Boris Johnson descends on Cop27 telling Sunak to oppose climate reparations

Former prime minister in Sharm El Sheikh to protect legacy of Britain's Cop26 presidency

Former British Prime Minister Boris Johnson attends the COP27 U. N.  Climate Summit, Monday, Nov.  7, 2022, in Sharm el-Sheikh, Egypt.  (AP Photo / Peter Dejong)
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Former UK prime minister Boris Johnson returned to the limelight on Monday with a speech at the Cop27 summit in Egypt, saying he opposed the idea of reparations from historic polluters such as Britain.

It came as current Prime Minister Rishi Sunak pushed the door open to paying countries affected by climate damage.

The debate over compensation, or “loss and damage” in UN jargon, is likely to be one of the most sensitive subjects at Cop27.

Developing countries say losses estimated at more than $500 billion should be covered by the rich countries who caused global warming.

A minister in Mr Sunak’s government said on Monday that Britain was “supportive of discussions” on the issue.

But Mr Johnson, speaking to an audience at a side event in Sharm El Sheikh, said: “I think that whole concept is tough. Who devises the reparations?

“Let’s look to the future — that’s what I think we should be doing. I’d much rather look at what we can do to help countries go forward now.”

Mr Johnson said there was no question that Britain, the birthplace of the Industrial Revolution, had “put an awful lot of carbon into the atmosphere”.

“What we cannot do, I’m afraid, is make up for that with some kind of reparations. We simply don’t have the financial resources, and no country could,” he said.

“What we can do is help with the technology that I think will fix the problem, and help to build these partnerships.”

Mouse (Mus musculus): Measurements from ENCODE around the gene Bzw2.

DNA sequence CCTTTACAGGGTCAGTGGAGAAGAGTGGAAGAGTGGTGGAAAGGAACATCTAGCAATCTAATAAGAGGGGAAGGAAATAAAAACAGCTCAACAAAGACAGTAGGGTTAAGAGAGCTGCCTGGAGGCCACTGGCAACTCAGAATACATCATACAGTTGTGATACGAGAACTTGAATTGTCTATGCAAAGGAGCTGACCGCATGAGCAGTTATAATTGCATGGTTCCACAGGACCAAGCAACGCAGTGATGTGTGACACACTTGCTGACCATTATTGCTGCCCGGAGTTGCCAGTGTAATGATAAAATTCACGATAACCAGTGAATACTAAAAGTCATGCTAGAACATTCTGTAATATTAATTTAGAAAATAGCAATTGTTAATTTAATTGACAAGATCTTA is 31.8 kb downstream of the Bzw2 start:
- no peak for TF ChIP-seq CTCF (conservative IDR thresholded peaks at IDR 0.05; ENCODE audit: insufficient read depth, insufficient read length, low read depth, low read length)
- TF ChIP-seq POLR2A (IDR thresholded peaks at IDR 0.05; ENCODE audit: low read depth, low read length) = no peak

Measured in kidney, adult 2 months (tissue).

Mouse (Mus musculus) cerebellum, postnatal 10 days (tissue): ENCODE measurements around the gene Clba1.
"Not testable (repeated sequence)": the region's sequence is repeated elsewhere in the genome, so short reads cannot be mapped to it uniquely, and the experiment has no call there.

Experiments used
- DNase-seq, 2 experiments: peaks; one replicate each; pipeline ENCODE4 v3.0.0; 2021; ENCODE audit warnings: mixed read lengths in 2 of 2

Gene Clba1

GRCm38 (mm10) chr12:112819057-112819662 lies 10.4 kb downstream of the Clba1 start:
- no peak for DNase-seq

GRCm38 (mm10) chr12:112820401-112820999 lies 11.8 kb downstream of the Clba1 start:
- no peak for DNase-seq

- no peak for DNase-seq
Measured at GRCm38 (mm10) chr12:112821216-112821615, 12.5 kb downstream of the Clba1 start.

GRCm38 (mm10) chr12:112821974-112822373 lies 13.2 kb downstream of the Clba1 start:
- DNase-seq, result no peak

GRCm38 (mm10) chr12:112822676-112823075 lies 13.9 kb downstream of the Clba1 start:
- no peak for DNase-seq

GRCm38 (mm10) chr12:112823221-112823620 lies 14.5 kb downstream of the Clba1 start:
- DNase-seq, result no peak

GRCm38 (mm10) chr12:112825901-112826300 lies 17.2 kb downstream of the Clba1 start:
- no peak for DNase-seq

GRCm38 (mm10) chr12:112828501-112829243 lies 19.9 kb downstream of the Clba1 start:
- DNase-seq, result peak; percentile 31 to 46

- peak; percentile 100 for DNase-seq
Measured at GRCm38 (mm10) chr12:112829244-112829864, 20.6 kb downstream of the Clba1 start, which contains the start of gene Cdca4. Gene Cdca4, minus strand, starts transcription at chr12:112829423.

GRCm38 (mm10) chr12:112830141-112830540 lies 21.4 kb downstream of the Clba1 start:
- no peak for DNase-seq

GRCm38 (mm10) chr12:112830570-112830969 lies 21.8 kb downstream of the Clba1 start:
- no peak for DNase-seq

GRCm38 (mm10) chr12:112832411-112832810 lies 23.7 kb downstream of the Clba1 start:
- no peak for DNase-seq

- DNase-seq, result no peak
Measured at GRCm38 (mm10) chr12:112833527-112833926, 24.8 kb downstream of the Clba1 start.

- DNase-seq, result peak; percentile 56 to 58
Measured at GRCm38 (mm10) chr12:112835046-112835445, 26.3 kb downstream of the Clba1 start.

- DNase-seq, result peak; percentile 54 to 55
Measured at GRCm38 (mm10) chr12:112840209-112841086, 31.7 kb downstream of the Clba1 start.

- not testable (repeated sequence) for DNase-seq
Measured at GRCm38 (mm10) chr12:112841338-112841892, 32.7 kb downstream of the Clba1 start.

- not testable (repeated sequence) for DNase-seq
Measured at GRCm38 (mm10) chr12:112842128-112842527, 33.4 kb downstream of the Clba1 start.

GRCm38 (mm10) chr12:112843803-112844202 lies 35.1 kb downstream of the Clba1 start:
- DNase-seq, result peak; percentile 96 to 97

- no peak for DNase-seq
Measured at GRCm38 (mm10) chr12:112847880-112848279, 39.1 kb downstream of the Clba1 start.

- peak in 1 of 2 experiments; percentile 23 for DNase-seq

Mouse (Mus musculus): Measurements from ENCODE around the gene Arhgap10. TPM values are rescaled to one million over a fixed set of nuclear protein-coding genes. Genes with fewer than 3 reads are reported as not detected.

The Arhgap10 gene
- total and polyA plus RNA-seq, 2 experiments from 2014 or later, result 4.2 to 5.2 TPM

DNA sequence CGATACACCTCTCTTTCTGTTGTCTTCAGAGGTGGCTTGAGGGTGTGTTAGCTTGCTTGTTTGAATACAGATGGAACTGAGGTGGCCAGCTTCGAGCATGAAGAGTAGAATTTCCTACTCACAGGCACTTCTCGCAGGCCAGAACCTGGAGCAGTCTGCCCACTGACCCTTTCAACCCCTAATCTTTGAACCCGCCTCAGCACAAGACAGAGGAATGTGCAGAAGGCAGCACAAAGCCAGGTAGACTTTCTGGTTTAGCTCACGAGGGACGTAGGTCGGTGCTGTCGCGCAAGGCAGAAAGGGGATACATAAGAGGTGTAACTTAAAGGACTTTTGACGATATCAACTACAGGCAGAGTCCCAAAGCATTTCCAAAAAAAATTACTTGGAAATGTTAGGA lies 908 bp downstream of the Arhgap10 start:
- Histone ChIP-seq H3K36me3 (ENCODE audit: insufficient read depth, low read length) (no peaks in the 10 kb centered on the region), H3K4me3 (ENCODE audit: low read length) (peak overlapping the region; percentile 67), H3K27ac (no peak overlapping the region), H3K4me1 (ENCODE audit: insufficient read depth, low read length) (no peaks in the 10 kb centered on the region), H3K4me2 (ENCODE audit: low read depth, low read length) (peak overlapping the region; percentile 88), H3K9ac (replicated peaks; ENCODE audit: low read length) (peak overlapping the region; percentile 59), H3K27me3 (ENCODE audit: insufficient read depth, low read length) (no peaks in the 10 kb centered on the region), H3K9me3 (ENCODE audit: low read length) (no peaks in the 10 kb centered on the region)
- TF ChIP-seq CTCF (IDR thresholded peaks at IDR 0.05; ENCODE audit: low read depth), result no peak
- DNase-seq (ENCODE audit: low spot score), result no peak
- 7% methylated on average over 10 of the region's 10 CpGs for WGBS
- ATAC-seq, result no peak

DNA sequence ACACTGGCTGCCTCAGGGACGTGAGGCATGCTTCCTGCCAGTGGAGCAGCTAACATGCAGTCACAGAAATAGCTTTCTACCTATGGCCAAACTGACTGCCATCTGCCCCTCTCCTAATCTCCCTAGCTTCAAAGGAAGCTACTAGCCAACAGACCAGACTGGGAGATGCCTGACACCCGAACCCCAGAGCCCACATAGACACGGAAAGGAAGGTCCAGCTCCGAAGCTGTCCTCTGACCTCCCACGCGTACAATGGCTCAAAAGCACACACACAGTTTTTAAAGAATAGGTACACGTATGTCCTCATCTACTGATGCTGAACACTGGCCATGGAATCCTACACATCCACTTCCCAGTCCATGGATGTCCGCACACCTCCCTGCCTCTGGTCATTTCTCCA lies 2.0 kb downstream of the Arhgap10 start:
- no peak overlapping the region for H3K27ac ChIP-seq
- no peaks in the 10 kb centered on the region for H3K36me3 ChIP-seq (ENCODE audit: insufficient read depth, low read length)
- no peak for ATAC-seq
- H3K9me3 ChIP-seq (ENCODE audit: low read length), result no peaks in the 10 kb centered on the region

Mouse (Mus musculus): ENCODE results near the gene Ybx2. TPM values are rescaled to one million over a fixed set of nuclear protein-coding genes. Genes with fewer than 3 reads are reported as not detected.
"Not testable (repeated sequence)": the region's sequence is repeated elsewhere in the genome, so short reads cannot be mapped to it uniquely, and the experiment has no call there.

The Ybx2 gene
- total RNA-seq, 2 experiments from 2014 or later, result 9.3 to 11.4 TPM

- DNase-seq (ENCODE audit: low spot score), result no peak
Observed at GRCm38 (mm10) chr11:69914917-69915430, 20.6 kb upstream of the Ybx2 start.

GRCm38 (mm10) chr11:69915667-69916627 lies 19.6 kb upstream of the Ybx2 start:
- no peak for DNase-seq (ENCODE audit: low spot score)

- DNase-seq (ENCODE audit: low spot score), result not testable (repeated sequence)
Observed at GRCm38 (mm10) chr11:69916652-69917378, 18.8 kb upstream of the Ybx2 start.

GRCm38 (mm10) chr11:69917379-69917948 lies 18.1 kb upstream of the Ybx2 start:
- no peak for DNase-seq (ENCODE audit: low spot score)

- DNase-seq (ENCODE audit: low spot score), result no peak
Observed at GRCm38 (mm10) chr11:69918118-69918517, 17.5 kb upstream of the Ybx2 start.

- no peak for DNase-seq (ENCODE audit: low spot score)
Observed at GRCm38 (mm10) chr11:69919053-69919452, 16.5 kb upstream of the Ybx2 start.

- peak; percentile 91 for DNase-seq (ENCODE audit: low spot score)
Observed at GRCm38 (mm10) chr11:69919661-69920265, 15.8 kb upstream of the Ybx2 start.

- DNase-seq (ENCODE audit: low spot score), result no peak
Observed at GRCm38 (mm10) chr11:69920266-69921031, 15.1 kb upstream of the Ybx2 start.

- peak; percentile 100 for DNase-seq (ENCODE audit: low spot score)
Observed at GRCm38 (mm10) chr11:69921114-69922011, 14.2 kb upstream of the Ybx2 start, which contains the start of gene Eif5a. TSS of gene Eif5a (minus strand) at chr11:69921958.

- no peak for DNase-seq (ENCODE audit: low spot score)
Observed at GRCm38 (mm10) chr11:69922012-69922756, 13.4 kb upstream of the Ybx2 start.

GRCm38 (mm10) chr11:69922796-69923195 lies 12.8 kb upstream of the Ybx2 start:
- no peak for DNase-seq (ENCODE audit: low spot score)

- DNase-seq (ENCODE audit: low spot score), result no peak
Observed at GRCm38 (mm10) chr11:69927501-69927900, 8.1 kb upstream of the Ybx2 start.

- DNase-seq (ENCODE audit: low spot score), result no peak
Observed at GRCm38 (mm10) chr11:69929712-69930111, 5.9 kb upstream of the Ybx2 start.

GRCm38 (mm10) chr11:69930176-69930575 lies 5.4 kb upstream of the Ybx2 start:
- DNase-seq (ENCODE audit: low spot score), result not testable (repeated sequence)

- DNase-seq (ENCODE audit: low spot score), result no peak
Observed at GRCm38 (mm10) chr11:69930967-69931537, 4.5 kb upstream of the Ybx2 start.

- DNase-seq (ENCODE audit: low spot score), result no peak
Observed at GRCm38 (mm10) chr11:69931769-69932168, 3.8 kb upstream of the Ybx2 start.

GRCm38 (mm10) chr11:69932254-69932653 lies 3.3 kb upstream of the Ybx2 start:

Rishi Sunak is at Cop27 after initially saying he would not attend. Bloomberg

At the side event hosted by The New York Times, Mr Johnson would not be drawn into criticising Mr Sunak for his initial reluctance to attend Cop27.

“The PM’s here; I’m glad he’s here,” he said of Mr Sunak, whose resignation as chancellor of the exchequer in July was a key moment in Mr Johnson’s downfall.

But he took issue with some Conservative Party figures who have called Britain’s net zero targets into question because of the current energy crisis.

In a direct rebuke of his former adviser David Frost, who described wind power as medieval technology, he said: “I pointed out that burning oil is positively palaeolithic.”

Mr Johnson said he himself was in Sharm El Sheikh to champion the legacy of the Cop26 summit, held in Britain when Mr Johnson was in office.

Cop27 takes place in the shadow of the war in Ukraine and a quest in Europe to replace Russian gas, which has sometimes involved turning to fossil fuels.

“People have started to say we all went too far and too fast and that we’ve been naive and utopian in our rush to move beyond hydrocarbons, that we’ve inflicted needless energy costs on our populations,” Mr Johnson said.

“I believe that here at Sharm is a moment when we really have to tackle this nonsense head-on.”

World leaders at Cop27 - in pictures

Mr Sunak is expected on Monday to announce a trebling of UK funding for adaptation, the UN term for preventing damage from global warming.

But the loss and damage debate — covering impacts that it is too late to prevent — will also be part of the Cop27 agenda, in an initial victory for developing countries.

African countries in particular are lobbying for compensation to address disasters that it is too late to prevent.

Rich countries have historically been wary of opening themselves up to what could be eye-watering liability claims.

But the UK’s Business Secretary Grant Shapps, speaking for Mr Sunak’s government on morning television, said Britain was open to negotiations.

“We industrialised first and we appreciate the rest of the world needs to be able to bring themselves along as well,” he said.

“There is a big international discussion going on; that’s one of the things happening at Cop27 in Egypt and we’re supportive of discussions going on.”

Updated: November 07, 2022, 11:53 AM
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